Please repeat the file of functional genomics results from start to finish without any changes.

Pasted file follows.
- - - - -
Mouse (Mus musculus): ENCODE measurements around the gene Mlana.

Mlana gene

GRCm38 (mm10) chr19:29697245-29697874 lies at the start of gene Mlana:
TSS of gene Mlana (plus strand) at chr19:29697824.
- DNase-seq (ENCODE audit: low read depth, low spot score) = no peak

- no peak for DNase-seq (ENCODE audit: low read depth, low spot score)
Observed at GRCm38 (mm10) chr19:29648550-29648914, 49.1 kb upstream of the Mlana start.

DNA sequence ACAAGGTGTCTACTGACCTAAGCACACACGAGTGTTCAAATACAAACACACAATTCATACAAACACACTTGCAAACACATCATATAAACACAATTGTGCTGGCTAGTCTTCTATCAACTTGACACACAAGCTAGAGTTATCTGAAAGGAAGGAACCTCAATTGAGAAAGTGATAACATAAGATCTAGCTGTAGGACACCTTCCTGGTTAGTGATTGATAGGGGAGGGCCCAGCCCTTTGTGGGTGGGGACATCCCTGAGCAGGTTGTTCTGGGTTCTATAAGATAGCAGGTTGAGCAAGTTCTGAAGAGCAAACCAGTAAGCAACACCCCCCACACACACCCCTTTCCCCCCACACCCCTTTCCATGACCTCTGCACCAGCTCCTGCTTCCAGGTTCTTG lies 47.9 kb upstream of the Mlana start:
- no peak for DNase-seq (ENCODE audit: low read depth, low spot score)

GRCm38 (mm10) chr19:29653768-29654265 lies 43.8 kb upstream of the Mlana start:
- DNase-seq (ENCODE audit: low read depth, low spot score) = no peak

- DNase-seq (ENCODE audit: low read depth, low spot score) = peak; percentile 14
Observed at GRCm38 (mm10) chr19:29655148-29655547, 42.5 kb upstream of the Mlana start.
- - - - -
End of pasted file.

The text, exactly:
Mouse (Mus musculus): ENCODE measurements around the gene Mlana.

Mlana gene

GRCm38 (mm10) chr19:29697245-29697874 lies at the start of gene Mlana:
TSS of gene Mlana (plus strand) at chr19:29697824.
- DNase-seq (ENCODE audit: low read depth, low spot score) = no peak

- no peak for DNase-seq (ENCODE audit: low read depth, low spot score)
Observed at GRCm38 (mm10) chr19:29648550-29648914, 49.1 kb upstream of the Mlana start.

DNA sequence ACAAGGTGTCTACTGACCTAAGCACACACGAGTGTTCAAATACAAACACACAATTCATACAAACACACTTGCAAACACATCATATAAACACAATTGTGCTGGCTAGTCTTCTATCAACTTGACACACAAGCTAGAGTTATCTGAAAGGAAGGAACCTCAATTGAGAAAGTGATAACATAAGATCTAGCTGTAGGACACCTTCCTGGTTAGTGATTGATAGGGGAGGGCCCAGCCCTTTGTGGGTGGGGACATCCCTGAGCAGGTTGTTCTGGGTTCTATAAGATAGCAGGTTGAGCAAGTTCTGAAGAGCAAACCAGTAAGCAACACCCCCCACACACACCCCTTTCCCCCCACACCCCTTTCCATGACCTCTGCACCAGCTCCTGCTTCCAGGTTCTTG lies 47.9 kb upstream of the Mlana start:
- no peak for DNase-seq (ENCODE audit: low read depth, low spot score)

GRCm38 (mm10) chr19:29653768-29654265 lies 43.8 kb upstream of the Mlana start:
- DNase-seq (ENCODE audit: low read depth, low spot score) = no peak

- DNase-seq (ENCODE audit: low read depth, low spot score) = peak; percentile 14
Observed at GRCm38 (mm10) chr19:29655148-29655547, 42.5 kb upstream of the Mlana start.